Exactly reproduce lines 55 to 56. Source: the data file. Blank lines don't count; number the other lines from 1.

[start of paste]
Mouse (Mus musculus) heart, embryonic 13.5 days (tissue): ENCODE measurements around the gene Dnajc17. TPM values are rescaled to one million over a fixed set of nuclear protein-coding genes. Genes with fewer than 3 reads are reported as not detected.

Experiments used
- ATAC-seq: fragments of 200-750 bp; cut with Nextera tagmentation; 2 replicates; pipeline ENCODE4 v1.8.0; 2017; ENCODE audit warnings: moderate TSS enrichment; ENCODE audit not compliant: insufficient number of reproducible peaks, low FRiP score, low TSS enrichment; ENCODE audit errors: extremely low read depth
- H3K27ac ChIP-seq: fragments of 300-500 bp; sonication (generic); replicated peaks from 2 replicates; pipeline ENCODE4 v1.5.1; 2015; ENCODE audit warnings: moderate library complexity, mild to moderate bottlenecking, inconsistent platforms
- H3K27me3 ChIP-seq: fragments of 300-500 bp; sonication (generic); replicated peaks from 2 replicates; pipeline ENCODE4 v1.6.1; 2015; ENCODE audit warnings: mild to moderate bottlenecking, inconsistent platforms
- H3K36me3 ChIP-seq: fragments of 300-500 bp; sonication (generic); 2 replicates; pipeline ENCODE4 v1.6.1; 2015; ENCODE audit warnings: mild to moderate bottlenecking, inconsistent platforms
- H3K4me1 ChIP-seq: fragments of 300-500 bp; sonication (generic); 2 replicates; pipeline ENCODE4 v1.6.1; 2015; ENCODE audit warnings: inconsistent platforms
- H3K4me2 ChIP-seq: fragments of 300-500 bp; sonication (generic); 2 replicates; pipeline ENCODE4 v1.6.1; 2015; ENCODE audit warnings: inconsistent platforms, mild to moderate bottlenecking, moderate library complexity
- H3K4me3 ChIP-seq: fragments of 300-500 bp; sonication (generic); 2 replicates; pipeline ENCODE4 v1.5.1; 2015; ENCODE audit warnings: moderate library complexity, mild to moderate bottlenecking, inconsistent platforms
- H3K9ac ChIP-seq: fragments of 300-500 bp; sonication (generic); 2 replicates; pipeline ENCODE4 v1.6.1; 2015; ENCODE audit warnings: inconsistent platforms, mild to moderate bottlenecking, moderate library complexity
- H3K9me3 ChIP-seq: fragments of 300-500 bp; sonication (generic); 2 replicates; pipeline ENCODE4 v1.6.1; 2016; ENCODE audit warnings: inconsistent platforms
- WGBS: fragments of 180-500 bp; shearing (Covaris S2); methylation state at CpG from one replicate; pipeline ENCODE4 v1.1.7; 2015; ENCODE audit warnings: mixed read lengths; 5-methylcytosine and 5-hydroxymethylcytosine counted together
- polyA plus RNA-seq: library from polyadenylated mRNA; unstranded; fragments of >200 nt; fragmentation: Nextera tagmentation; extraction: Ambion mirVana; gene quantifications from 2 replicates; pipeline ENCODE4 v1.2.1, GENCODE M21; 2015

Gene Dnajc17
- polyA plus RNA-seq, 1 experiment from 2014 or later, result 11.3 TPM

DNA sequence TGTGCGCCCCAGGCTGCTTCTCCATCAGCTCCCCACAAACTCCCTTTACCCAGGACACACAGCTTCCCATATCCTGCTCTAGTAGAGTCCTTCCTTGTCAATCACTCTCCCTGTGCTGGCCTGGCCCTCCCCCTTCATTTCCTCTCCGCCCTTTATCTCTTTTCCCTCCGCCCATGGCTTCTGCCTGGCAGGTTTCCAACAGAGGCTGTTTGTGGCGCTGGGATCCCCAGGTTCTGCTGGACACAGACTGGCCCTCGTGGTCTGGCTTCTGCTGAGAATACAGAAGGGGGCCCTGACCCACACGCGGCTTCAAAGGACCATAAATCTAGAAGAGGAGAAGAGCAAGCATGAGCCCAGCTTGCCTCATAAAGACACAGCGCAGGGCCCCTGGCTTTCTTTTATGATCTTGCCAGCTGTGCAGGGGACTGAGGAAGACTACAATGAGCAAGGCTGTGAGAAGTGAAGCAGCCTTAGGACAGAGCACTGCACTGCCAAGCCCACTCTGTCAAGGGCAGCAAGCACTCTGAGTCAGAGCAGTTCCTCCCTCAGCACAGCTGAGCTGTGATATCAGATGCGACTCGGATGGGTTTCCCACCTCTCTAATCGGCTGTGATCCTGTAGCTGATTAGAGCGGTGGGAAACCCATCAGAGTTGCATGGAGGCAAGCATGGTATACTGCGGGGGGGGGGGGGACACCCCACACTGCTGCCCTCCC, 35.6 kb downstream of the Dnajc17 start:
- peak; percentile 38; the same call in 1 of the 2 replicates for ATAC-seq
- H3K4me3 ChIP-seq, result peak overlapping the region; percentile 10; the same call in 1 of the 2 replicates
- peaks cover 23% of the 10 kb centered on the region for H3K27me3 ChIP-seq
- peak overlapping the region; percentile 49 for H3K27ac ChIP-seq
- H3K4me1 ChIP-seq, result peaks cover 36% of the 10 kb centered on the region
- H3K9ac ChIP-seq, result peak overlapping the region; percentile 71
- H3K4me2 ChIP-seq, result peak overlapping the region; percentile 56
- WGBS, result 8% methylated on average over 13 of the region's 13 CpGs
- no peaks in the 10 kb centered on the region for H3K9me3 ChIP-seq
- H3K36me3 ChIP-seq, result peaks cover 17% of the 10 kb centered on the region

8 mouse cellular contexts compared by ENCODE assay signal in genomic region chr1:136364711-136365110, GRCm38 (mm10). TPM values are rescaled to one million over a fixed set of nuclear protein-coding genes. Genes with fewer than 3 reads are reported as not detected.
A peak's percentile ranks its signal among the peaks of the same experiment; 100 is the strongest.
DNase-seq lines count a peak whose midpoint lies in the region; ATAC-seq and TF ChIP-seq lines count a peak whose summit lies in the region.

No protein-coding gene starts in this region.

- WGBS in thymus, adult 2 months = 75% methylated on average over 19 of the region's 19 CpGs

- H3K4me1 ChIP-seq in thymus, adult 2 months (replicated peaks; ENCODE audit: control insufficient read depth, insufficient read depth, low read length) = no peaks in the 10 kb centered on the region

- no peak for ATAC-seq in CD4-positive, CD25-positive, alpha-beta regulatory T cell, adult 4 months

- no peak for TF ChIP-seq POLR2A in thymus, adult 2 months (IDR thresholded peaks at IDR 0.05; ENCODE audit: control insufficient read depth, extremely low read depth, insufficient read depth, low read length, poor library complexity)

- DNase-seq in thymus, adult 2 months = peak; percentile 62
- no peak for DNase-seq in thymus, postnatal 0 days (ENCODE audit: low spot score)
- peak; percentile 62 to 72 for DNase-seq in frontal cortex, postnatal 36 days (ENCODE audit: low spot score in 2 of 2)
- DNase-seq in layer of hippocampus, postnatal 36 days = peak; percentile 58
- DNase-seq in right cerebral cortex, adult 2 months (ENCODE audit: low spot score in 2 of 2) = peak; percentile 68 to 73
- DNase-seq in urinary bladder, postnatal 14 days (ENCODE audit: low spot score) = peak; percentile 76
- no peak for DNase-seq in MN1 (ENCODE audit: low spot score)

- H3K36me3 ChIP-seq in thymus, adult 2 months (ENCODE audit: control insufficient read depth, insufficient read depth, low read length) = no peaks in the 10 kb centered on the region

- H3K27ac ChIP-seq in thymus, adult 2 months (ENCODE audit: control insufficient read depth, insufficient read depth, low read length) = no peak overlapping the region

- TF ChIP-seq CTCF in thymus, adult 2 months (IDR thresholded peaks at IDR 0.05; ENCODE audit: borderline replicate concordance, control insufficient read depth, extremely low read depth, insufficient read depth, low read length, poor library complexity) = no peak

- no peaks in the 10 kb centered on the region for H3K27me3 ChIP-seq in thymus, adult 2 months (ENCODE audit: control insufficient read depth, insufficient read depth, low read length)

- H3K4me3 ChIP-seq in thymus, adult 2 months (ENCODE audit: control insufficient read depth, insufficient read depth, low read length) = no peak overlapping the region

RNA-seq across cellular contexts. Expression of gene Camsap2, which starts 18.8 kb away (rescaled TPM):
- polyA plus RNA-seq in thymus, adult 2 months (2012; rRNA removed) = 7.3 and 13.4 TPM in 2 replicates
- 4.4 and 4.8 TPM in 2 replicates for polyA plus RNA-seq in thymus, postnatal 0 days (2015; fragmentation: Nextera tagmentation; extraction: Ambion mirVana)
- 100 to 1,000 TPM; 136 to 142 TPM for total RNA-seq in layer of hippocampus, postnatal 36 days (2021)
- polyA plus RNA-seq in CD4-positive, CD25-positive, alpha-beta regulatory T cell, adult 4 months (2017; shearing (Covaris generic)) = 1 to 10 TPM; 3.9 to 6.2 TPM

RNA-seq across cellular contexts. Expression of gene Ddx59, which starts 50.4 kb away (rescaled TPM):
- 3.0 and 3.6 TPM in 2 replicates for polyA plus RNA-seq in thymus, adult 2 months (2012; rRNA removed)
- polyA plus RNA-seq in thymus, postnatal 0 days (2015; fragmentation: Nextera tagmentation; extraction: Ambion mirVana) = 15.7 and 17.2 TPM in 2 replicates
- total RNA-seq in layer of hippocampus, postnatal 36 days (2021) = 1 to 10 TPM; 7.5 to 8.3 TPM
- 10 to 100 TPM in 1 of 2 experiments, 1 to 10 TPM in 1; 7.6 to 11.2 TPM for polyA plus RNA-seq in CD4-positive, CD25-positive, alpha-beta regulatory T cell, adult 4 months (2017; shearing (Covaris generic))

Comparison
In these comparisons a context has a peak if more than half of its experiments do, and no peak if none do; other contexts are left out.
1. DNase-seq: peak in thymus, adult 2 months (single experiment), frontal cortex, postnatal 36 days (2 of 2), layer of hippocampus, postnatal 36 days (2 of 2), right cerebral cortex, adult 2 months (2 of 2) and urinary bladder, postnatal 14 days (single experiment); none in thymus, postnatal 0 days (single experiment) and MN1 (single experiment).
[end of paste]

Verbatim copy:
- total RNA-seq in layer of hippocampus, postnatal 36 days (2021) = 1 to 10 TPM; 7.5 to 8.3 TPM
- 10 to 100 TPM in 1 of 2 experiments, 1 to 10 TPM in 1; 7.6 to 11.2 TPM for polyA plus RNA-seq in CD4-positive, CD25-positive, alpha-beta regulatory T cell, adult 4 months (2017; shearing (Covaris generic))